on Monday, Dec. 31st

Two weeks ago I was jazzed about making predictions for 2013. Now, with less than 12 hours to go, I’m a but less enthused. What was looking like a strong end to a rough but decent year has turned into full on “wheels have fallen off the bus” moment.

Yet the point of predictions– and resolutions if you look at them the right way– are to invest a little hope into the world. An exercise, if you will, in exerting our wits and will on the oh-so-mercurial future.

So here are five predictions, serious– or at least as serious as prognostications about the creative economy can get–and silly alike for the year we call Twenty Thirteen.


The whole “artisan” thing is only going to get bigger. It’s been a subtle backlash against the more hollow aspects of Internet culture. The counterbalance to anonymity and aggregation. Sure, it can be precious to talk about “authenticity”, but what we’re really talking about is having experiences that are something other than cookie cutter.

Which means I see more immersive entertainments and attempts to create compelling augmented reality experiences in the year ahead. We might even see some leaps back into Virtual Reality from, say, Microsoft. And while Google Glass may not hit the street for another year somebody is finally going to come up with a playful augmented reality experience that people get excited about.

That will be treated like an overnight success, while those of us who have been watching the space will roll our eyes.


There’s going to be a tidal wave of “second screen” apps for tablets this year. Tied to just about every type of TV show possible. You can see some of these already for the shows that AMC airs– Breaking Bad and The Walking Dead come to mind.

While I had a lot of fun watching Microsoft’s Smart Glass demo at E3 this year synch up with Game of Thrones there’s a paradox at the heart of the second screen experience that’s hard to overcome. If a show is engrossing enough, then you won’t want to pick up the tablet. The programming I find myself reaching for my iPad with the most is the equivalent of radio: background noise more than focused entertainment. Cooking shows and the like.

That’s not to say that there isn’t room for smartly designed companion apps for the water cooler level shows. It’s just that I have little faith that studios will have the patience and vision to fund truly inventive complimentary experiences– and not just chase ad revenue blindly.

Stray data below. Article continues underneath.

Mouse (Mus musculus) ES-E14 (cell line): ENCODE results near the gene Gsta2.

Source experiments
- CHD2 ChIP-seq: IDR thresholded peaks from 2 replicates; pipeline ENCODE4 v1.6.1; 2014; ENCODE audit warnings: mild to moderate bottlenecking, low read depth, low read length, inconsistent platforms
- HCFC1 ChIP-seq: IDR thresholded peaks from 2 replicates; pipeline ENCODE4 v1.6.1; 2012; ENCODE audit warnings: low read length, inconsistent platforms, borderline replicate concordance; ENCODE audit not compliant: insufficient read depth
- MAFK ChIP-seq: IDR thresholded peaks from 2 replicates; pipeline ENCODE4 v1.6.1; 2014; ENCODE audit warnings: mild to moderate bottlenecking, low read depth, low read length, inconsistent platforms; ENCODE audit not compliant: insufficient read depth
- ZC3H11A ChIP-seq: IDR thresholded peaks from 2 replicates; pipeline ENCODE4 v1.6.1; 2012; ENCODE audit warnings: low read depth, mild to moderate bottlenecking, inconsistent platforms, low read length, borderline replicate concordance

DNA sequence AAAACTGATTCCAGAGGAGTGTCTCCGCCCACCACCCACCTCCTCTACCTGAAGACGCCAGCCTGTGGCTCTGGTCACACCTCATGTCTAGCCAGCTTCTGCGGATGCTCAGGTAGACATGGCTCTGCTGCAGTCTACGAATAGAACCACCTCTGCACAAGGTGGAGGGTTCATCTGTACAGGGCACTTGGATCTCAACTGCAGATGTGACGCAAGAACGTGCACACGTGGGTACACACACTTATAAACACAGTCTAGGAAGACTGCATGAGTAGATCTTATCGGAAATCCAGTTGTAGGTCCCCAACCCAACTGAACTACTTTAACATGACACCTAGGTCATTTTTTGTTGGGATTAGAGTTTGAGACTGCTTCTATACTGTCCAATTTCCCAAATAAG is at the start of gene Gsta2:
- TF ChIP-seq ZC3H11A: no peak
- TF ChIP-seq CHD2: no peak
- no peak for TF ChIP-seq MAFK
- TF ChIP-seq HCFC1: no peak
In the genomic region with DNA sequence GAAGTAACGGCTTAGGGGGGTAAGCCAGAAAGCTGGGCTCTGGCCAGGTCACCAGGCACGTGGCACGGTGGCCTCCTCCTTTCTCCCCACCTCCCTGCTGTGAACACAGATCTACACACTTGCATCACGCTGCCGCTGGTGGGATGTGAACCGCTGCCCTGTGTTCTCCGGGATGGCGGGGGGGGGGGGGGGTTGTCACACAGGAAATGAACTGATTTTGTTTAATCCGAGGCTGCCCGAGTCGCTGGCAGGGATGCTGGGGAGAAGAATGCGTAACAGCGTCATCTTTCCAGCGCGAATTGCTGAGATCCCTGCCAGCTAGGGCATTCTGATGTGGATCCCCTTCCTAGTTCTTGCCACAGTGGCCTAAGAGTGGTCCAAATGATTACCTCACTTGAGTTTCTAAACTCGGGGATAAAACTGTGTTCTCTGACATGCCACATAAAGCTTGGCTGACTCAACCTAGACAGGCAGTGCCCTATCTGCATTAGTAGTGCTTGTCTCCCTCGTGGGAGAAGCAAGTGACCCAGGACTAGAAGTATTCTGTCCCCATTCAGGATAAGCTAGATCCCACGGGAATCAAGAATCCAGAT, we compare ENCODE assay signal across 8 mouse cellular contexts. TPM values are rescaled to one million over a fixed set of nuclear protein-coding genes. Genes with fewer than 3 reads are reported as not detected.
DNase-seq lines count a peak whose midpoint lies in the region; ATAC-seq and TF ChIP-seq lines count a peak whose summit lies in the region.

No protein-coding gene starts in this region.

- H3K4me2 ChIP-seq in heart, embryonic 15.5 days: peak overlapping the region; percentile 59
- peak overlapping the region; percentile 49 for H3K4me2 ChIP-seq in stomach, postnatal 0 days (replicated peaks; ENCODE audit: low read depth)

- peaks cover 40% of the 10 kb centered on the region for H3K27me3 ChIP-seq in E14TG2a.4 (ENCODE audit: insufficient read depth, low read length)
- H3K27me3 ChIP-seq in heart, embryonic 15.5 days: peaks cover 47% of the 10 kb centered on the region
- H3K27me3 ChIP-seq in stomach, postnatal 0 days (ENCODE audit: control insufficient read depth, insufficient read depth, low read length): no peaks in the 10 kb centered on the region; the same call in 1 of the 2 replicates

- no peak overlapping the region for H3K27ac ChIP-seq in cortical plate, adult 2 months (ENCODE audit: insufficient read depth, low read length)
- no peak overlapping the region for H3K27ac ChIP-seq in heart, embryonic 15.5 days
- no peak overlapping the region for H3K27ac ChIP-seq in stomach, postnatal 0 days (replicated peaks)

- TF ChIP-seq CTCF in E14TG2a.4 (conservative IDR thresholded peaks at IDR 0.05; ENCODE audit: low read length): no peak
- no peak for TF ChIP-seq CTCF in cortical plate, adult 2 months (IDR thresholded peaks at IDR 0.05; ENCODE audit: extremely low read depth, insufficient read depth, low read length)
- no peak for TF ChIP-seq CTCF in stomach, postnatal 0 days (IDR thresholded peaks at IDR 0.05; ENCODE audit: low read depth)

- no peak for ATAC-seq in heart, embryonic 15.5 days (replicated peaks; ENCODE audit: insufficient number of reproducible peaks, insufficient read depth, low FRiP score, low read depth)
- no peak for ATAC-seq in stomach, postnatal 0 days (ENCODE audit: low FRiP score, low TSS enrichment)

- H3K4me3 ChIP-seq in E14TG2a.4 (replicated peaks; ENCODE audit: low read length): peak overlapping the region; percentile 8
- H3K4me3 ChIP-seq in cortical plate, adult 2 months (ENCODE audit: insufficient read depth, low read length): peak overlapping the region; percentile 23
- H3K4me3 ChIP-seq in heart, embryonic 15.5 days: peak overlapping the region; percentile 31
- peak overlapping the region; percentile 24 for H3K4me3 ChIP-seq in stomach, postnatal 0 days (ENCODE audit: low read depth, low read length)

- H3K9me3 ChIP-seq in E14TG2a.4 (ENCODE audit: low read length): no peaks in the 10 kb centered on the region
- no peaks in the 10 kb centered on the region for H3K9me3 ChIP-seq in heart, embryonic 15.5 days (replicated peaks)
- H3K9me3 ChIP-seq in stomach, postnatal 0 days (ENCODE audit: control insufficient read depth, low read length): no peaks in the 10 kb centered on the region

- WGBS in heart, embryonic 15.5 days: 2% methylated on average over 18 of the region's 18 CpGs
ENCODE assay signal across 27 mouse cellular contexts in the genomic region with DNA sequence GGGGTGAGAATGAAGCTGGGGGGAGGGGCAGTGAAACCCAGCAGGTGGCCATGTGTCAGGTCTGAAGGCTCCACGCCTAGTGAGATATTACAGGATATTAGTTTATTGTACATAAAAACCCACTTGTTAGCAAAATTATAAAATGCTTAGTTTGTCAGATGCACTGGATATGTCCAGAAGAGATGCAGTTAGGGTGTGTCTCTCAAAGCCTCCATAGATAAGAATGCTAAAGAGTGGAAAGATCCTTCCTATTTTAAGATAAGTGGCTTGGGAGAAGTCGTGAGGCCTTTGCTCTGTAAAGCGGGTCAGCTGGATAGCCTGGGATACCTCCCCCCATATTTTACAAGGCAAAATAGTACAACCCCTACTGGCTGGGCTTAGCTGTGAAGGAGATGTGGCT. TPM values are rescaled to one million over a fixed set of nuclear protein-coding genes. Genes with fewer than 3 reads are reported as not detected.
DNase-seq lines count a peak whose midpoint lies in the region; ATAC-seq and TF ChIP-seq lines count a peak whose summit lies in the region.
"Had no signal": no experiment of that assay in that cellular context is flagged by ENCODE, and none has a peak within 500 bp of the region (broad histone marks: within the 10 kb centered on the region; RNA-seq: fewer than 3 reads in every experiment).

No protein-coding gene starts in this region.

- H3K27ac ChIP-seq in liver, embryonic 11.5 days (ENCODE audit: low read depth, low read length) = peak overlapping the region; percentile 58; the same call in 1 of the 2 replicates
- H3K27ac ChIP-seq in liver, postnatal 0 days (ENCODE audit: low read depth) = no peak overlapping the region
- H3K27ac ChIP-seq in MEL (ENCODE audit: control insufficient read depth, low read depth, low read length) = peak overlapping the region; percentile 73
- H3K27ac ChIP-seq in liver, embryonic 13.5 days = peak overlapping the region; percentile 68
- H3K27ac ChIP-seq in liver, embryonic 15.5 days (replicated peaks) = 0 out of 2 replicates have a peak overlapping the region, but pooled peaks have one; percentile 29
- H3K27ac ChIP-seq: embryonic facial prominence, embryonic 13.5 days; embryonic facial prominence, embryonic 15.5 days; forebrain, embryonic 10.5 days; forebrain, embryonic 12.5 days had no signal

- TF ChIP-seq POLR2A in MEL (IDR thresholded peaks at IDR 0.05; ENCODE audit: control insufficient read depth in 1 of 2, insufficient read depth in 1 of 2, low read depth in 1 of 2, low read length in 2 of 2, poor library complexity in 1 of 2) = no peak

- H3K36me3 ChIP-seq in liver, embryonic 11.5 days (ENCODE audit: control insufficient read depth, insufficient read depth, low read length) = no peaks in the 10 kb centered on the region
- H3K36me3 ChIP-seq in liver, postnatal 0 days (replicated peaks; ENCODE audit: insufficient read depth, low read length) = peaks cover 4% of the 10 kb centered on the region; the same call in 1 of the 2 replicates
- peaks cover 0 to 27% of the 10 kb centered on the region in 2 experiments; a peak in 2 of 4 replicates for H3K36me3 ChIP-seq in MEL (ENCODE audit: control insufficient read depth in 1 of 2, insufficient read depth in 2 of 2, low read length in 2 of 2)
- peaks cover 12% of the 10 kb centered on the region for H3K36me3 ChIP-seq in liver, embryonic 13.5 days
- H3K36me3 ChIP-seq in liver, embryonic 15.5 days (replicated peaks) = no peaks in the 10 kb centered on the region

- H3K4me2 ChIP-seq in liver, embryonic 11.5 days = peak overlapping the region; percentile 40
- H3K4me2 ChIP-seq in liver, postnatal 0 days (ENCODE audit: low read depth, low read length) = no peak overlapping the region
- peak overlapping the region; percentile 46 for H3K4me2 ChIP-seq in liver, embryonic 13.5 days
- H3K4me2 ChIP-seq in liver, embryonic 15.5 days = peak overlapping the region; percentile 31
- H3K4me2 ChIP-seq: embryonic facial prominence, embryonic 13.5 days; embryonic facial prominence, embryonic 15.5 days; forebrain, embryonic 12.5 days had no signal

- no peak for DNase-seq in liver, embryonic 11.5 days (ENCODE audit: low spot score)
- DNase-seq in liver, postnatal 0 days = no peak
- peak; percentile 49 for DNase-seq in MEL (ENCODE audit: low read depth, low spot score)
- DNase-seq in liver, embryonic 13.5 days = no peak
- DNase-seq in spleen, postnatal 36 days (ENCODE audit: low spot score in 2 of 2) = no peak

That flood of apps– and interfaces– is going to sabotage the effort unless some kind of user interface standard rises to prominence quickly.


I wrote about this a couple of weeks back, when I commented on Kotaku’s on-the-run interview with Gabe Newell in which he copped to Valve’s hardware ambitions. It’s worth repeating:

We’re going to see a five-way fight for the living room this year. Sony and Microsoft will both release new consoles this year, or risk losing the next generation by forfeit. Nintendo will keep grinding on the WiiU track. The wild cards are Valve and Apple.

Apple will leap into the TV market this year. Tim Cook wouldn’t have tipped his hand on Rock Center if they weren’t ready to put machines in production. Those TVs will have built in game systems. For their part Valve will release a solid– and I’m going to go out on a limb and say scalable– console. Basically a simple PC you can hook up to your TV but that users can still upgrade. It will be unique amongst consoles and while not future proof, will have advantages over the usual fare.

Here’s the real trick: by 2014 one of these players will bow out; and it’s not likely to be either of the new comers. Nor do I think Nintendo has to worry. They’re in a different business than Sony and Microsoft. While the game divisions of those two companies are strong, their parent companies are riddled with trouble. It’s been ten years since the console wars had a casualty. One will fall.


This HAS to happen. HAS TO.

If Kickstarter doesn’t develop a mobile app for their service someone else will, and that someone else will win the crowdfunding space.

Too much potential money is being left on the table by not having a mobile app that feeds directly into crowdfunding campaigns. Fundraising events, on the street interactions, lobby barkers. This isn’t a no brainer for Kickstarter: it’s an active threat. While they are all about building their community slowly and smartly– I’ve been happy to see them back away from the easy profits that the wild west style had brought them– to leave a mobile app out is to invite disruption.

I don’t have ANY sources on this, but look for something at SXSW. It’s the right time for a killer announcement.


Look, I’m a hirsute guy, I grow beards a couple of times a year. I’ve even dabbled in mutton chops. I’d kill to be able to grow what Christoph Waltz has in Django Unchained, but the hipster thing of a big bushy beard and normal “boy” hair? The mountain man look?

Right now there is a 16 year old in Portland who is mocking a barista openly about his facial hair. That barista is going to have a quarter life crisis. He is going to walk into the artisanal barber shop– the one with the fully stocked bar that offers straight razor shaves, the one where he usually buys his Movember mustache wax– and he’s going to look his barber in the eye and say “Applebaum, it’s time.”

And by July you won’t find a single hair on a hip lip in the contiguous 50 states.


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